A Quiet Fortune column: Goodbyes and turning points
A Quiet Fortune
Turning points come at odd times. This is one of those times for me. It’s not so unexpected, really; we knew it was going to happen. Just didn’t plan for it today. Or even this year.
Today’s turning point arrived with news of an escort to the emergency room by a fire department 270 miles away from us. My husband and I got a call, or several, this morning while we were at home in Glenwood Springs. Now we’re sitting in the waiting room of a hospital in Pueblo, Colorado, hoping that Grandpa comes through surgery OK.
Grandpa has been part of my life for 43 years. We’ve gone through plenty together, from weddings to baptisms to funerals. We’ve taken dozens of trips, ones as close as Moab and others as far away as his father’s home in Croatia. We watched as Grandpa’s wife was diagnosed with cancer and fought against it for 12 years.
All of those years Grandpa was strong. That strength was there many years before I met him, though. He was fire chief of Pueblo and came close to death many times. Before that, World War II threw him into the invasion of Normandy on D-Day, then the Battle of the Bulge. He took shrapnel several times, stuffed his wounds with the upholstery of his seat when his tank was blown up, was wrongly declared dead, and eventually brought home two purple hearts. In his youth polio had attacked his body. Many years later he fought hard against losing his independence because of age. No doubt the guy is tough.
This May he’ll be 98. He fully expects to live past 100, but now we’re sitting here waiting to hear how his surgery goes … if he survives it.
I’m telling you this because I realize that his turning point has also become my husband’s and mine. We spent years making the five-hour drive to Pueblo at least once a month, and in the past few years that number has accelerated to every 7-10 days. Grandpa was aging, and we needed to help. I know that our help will be more necessary than ever now; in fact, our lives will change as of today.
That’s why I realize I need to quit writing this Quiet Fortune column. Life takes us on a journey, and I’ll go along for whatever the ride presents, and more of my time will now be spoken for. This “bums me out” because I have heard from many of you that the very simple message I write about has actually helped.
So I hope you don’t let the message go: when you make some money, please save some. Even if you have to give up things that you really, really want right now, save some. Learn how to invest, either on your own or with the help of an adviser. Start as early as you can and make this as automatic as you can.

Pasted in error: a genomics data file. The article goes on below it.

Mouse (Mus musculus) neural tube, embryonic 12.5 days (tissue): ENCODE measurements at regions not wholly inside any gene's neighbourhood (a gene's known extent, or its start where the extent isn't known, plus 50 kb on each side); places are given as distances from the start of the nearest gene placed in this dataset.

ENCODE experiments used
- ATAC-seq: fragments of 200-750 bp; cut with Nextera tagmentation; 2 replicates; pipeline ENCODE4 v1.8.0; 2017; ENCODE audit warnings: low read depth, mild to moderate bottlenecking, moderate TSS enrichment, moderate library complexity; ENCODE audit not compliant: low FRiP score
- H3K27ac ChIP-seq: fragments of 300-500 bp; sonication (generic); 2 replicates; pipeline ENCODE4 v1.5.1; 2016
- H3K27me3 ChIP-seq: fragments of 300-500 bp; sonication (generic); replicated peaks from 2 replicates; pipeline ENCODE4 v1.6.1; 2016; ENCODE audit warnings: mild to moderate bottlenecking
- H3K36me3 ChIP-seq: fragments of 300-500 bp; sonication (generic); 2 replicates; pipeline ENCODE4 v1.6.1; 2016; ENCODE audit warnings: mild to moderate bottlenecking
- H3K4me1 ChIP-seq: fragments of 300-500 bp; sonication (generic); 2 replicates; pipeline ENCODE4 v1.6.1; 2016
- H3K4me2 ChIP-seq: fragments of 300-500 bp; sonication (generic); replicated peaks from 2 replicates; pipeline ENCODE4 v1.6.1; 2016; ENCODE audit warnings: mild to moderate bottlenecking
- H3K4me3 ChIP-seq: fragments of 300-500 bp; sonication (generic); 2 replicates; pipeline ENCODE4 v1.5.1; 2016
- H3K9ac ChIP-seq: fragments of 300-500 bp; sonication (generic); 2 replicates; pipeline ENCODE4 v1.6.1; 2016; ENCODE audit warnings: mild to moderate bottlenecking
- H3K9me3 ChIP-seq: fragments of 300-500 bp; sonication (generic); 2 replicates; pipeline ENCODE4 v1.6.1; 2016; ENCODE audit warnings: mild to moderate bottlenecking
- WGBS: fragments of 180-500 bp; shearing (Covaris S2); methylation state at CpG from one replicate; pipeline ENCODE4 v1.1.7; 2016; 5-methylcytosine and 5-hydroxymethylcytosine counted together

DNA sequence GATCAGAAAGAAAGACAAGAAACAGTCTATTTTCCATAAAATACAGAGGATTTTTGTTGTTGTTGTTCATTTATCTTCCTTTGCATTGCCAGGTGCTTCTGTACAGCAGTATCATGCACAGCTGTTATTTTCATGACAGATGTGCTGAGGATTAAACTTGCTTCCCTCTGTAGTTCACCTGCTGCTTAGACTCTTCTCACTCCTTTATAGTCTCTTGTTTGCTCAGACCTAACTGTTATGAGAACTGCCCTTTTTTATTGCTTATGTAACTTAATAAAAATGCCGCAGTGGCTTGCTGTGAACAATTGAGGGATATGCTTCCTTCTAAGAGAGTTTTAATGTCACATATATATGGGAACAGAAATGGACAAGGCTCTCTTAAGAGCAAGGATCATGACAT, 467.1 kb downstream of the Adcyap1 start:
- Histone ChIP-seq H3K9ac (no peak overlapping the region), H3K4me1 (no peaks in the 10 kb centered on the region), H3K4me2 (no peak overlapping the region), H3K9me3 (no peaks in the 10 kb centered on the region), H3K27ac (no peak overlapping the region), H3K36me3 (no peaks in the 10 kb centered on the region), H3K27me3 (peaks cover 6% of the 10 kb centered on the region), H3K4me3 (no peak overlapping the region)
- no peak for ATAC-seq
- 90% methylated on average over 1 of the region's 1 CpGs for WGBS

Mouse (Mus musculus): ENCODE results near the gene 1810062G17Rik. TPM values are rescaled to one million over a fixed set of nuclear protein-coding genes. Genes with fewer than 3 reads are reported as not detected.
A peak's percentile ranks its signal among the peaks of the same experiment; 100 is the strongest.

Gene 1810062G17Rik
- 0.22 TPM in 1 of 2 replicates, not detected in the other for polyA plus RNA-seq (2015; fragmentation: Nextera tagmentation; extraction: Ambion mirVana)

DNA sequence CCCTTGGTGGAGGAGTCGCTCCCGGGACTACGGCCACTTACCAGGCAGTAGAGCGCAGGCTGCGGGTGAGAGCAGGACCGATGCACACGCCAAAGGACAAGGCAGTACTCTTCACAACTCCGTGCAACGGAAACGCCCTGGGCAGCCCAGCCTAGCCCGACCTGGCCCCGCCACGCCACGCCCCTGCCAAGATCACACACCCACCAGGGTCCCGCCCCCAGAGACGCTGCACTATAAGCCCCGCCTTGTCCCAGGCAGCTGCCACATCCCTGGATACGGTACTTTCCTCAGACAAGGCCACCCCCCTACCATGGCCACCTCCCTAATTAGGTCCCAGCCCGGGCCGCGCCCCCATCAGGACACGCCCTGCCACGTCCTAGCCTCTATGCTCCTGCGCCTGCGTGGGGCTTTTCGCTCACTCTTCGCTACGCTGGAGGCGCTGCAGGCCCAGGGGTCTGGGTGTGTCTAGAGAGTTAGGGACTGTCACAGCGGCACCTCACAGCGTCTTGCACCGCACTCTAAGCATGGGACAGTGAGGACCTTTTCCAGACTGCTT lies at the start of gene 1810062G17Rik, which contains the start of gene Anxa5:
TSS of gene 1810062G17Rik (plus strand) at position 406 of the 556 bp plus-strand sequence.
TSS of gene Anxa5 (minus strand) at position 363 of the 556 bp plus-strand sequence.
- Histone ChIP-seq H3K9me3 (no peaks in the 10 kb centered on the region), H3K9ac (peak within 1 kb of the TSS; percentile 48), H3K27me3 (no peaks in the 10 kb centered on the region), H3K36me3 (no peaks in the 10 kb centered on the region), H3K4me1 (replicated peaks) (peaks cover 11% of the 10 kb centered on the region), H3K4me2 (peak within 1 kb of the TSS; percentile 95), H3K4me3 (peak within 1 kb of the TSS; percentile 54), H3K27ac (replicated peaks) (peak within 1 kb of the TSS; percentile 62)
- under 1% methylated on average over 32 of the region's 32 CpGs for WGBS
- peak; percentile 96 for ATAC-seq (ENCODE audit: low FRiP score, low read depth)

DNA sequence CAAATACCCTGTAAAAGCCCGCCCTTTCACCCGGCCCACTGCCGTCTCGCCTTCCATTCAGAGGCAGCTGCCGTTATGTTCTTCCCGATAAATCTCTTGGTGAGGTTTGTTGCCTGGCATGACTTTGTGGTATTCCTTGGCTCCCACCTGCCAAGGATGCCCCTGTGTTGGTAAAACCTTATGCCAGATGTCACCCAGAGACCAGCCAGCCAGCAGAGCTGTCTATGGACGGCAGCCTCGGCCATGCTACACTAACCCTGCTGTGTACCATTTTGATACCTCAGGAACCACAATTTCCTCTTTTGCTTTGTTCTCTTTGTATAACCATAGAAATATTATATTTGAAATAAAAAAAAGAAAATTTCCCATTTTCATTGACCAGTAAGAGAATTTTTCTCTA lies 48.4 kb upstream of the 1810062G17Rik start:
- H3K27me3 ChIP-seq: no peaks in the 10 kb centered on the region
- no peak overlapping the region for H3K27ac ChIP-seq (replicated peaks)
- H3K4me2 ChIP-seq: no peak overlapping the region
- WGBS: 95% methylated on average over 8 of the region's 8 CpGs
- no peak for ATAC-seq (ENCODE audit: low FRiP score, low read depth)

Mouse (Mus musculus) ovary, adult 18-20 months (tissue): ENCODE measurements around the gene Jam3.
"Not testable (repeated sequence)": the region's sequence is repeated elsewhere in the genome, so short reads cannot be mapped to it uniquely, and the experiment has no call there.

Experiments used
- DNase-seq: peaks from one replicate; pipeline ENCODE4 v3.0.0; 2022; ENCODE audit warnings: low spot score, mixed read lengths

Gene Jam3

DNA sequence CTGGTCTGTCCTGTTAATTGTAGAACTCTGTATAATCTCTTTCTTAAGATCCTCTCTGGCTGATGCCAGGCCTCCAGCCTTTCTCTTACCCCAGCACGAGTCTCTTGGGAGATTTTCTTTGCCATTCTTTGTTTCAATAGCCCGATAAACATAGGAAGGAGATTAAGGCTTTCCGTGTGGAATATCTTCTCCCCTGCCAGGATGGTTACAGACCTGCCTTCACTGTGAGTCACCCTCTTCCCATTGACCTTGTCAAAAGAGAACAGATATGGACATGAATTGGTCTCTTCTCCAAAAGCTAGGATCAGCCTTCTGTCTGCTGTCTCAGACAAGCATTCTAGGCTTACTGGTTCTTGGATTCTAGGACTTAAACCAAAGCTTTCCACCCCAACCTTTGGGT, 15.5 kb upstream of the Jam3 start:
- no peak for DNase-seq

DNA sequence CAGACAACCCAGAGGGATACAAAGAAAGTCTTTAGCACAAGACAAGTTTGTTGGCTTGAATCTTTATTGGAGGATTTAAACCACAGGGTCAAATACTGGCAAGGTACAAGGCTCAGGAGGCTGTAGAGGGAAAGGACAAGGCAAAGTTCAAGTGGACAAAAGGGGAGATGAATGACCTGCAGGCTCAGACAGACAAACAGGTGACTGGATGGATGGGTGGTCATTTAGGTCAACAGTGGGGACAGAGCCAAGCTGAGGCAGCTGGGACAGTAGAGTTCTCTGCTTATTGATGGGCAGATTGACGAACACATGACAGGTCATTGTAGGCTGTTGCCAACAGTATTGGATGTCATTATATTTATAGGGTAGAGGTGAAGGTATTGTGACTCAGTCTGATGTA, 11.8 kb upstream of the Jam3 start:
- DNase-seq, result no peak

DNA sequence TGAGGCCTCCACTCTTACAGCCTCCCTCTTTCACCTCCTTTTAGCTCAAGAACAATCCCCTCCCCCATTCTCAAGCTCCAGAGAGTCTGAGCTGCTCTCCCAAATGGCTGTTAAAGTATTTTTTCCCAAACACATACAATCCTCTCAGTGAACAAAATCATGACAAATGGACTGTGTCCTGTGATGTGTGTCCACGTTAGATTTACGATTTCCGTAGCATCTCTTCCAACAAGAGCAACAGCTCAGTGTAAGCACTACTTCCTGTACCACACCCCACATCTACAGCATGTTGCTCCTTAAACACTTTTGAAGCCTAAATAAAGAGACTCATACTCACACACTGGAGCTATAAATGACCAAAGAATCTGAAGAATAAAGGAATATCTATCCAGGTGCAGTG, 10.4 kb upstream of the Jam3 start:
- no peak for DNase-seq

You’ll be thankful if you’re able to start early. Your savings can double or quadruple or grow by 100 times depending on when you start and what you choose. When emergencies, or opportunities, or retirement come up you’ll be far more prepared, far more able, to cope or take advantage or enjoy. Half of our country’s population does not save and invest. Please be in the half that does.
I would like to give you a little present if you would like it. A couple of years ago I wrote the book “A Quiet Fortune.” Many people have told me that it is an easy read, and an enjoyable one. The book’s title says it all, and it gives both practical and (I hope) inspirational advice for everyone: parents, kids, grandparents.
I have a few boxes of these books in my home and would like to give copies to any of you who might like them. You may have young people in your lives, or neighbors, or even a whole classroom of young people, that you think could benefit from learning about saving, investing and prospering. If so, please email me at email@example.com, and I’ll happily give copies to you without charge. My true hope is that you and I can make a difference in the future security of those around you.
Grandpa, one of my sources of humor, common sense and strength for the past 43 years, would always say, “It’s not what you make that matters, it’s what you save.” So I’ll save some time for him now.
My best to all. Thanks, Terrie Drake
(By the way, Grandpa made it through surgery like a champ: the doctor said he did as well as a 57-year old, not a 97-year old. Hooray!)
Terrie Drake is the author of the book “A Quiet Fortune” and a retired teacher and librarian. She and her husband have lived in Glenwood Springs since 1974.
She is not a financial adviser; consult a competent professional for your personal financial solutions. She can be reached at firstname.lastname@example.org.
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